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A Recap of FOLIO:'s 2005 Startup Stories



By
01/04/2006

By Folio: Staff

Plate Magazine

Plate
debuted in 2002 as a food-oriented title targeted to chefs in a food service category filled with restaurant business titles. In 2004, the magazine ran as a quarterly. In 2005, the title went to b-monthly. "That created a lot of opportunities both from edit, circ and advertising side," says vice president and editorial director Bill McDowell. "There's a lot of credibility once you reach bi-monthly."

The magazine generated more than $1 million in 2004 and revenue has since grown 50 percent, with Plate ending 2005 with more than 320 ad pages. The magazine also completed its first BPA audit. "The first half of year was about getting everyone re-qualified, migrating people from database to direct request," says McDowell. "I think we've got pretty good blend. The way we've defined the market at 24,000 subscribers is not the definitive number but it's a pretty good number of us right now."

Going into 2006, Plate is considering another increase in frequency and expanding its product mix, including events and partner programs. "We're at a point where there's a certain level of credibility, we're no longer the ďľ‘risky startup' anymore," says McDowell. "That's allowing us to explore some alliances." That includes producing a special supplement based on an annual conference for the Culinary Institute of America holds.

Dandelion

In spring 2003, independent title Dandelion
launched into the women's sports market - a category many larger publishers, including Conde Nast and Time Inc. - failed to capture. The magazine is headed into its fourth year, and founding editor and publisher Michelle Theall notes that they've just won and Eddie and reduced costs by ten percent in 2005. In 2006, the magazine will relaunch as Women's Adventure Magazine with several former Outside magazine staffers coming on board. Plans also call for a build-out of the magazine's Web site.

EnergyBiz

While print publishers scramble to pump up their online products, EnergyBiz
debuted last year as the print offshoot of online portal Energy Central. The magazine has moved from "startup mode" into "production mode," according to CEO Steve Drazga. "Most advertisers at the start were tentative, taking 1 or 2x placements; now many are committing for all of 2006," he says.

Priorities for 2006 include finalizing outsourcing circulation management. The biggest challenge for EnergyBiz is doubling qualified circulation while the biggest opportunity is extending the brand beyond the magazine. The magazine was profitable in first full year of operation and won a FOLIO Gold Eddie Award for Best Energy/Utilities/Engineering title.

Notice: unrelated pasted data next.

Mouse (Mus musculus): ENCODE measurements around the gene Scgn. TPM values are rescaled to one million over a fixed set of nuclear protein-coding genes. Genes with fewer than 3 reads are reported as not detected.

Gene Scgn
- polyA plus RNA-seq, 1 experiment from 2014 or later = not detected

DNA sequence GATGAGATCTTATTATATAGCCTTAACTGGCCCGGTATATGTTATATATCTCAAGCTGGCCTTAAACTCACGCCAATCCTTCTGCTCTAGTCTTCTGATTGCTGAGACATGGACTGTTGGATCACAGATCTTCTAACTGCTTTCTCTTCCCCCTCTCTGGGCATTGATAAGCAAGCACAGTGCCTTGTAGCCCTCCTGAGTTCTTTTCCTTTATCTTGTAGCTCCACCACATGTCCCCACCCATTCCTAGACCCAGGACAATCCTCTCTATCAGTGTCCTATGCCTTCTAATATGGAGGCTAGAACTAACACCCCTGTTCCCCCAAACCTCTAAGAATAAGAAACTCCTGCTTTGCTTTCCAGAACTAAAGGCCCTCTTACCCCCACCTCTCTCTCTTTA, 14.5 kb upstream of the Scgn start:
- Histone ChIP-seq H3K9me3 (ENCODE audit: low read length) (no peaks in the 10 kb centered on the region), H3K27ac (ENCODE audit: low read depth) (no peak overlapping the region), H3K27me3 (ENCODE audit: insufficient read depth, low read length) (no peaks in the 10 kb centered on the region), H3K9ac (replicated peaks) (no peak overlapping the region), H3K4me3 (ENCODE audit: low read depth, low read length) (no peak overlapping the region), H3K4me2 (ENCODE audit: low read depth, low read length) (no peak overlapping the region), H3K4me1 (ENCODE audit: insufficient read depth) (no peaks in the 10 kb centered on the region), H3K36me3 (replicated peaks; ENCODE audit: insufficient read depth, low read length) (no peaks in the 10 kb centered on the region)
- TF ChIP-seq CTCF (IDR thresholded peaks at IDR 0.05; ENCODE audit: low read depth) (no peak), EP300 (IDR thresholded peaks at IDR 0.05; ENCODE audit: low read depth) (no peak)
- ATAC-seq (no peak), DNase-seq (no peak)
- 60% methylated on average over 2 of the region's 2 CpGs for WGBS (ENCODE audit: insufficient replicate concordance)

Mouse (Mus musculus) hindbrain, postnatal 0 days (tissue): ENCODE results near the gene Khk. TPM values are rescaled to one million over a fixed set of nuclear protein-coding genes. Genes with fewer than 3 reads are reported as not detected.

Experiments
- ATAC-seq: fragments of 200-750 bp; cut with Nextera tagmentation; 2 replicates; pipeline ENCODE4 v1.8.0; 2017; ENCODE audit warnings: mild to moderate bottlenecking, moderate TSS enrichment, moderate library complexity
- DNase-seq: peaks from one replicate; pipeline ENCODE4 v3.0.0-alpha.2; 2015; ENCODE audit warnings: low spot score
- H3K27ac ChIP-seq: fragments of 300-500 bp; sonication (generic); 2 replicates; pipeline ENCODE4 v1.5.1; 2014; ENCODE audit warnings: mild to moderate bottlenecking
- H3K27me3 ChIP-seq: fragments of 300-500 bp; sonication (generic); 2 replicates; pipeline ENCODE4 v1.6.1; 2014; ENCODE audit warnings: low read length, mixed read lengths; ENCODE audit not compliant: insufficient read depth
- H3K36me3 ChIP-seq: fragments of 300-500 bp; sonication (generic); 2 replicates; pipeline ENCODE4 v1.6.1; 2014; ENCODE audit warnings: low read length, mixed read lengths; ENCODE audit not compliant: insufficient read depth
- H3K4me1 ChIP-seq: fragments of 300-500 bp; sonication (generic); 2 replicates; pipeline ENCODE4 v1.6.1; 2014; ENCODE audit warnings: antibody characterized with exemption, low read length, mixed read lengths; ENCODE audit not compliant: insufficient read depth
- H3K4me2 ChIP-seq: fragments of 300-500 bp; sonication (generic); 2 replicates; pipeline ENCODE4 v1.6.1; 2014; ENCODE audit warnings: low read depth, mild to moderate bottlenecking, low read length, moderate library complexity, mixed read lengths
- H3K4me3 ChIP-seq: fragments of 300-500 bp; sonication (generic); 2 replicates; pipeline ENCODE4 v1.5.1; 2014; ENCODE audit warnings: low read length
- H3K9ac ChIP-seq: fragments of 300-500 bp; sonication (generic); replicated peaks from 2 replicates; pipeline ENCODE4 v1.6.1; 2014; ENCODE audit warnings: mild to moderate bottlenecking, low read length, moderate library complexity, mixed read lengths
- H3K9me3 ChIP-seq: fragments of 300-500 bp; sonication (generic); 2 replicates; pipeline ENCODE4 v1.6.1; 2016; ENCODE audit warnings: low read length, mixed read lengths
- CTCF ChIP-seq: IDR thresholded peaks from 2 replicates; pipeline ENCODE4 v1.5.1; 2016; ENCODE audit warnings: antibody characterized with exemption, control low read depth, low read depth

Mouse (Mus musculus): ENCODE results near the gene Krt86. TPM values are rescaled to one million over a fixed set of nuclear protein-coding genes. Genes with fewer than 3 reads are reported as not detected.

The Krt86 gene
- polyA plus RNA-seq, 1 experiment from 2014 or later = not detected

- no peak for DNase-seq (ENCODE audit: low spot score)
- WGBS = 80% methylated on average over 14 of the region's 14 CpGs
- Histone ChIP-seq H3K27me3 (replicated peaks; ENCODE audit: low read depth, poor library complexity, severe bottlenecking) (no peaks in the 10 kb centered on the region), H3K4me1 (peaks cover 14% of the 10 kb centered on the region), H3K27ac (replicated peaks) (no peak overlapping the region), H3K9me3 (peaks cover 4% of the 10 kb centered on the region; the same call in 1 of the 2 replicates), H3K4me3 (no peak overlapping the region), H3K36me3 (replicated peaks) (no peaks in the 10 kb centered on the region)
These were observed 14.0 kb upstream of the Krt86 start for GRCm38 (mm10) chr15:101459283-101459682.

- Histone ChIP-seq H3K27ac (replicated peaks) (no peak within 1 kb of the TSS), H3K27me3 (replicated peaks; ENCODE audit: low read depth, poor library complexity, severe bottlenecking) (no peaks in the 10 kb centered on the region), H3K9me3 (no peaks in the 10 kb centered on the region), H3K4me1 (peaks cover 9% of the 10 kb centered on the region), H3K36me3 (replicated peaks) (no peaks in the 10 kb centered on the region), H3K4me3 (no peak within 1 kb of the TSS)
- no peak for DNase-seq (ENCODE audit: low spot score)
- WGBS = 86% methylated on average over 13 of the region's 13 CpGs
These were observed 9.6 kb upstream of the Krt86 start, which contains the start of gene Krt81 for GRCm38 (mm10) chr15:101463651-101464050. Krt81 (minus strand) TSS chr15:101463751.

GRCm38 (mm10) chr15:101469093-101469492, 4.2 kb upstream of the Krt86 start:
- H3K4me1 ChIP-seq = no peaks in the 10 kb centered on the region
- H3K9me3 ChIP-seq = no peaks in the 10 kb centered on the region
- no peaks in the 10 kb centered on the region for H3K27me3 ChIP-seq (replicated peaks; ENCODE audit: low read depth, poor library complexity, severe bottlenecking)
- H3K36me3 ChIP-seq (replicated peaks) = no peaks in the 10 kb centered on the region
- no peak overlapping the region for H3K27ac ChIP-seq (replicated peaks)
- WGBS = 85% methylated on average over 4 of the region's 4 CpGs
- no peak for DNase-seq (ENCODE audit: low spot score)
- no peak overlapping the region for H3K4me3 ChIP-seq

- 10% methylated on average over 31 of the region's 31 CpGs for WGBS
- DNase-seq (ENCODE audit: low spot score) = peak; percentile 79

Worthwhile

Questions like "Does the world really need another business magazine?" shrouded above the 70,000-circ launch of Worthwhile
in November 2004. Nonetheless, publisher Anita Sharp planned to boost it to 200,000 circ by end of 2005. Did they?

Secure Enterprise
The 45,000-circ magazine, which launched with "no budget" as a supplement in CMP Media's Network Computing in 2003, went monthly this year, completing its first BPA audit in June. Along the way, it secured a handful of 2005 honors including an ASPBE award, a WPA Maggie and a Circulation Excellence award from CM.

Vitals Man/Vitals Woman

Conde Nast announced last September that it would combine its magazines and their operations under one consolidated identity, Conde Nast Publications. Failing to make the cut were year-old Vitals Man and Vitals Woman
- both Fairchild Publications titles - which ceased publication as of September and October issues respectively.

Man had a controlled circulation of 110,000 and Woman 160,000 and both were projected to sell 40,000 copies on the newsstand. The two titles were reportedly too costly to make the transition from controlled to paid circulation.

Worthwhile

Questions like "Does the world really need another business magazine?" shrouded above the 70,000-circ launch of Worthwhile in November 2004. Nonetheless, publisher Anita Sharp planned to boost it to 200,000 circ by end of 2005. Did they? "Given some of the circulation issues with other magazines, we elected to grow more slowly and build solid, quality circulation," says Sharp. "We're at 100,000 now with plans to grow by more than 50,000 this year." She notes http://worthwhilemag.com/
is averaging 200,000 unique visitors a month.

>> click here to review the Startup Stories from 2005

By
01/04/2006







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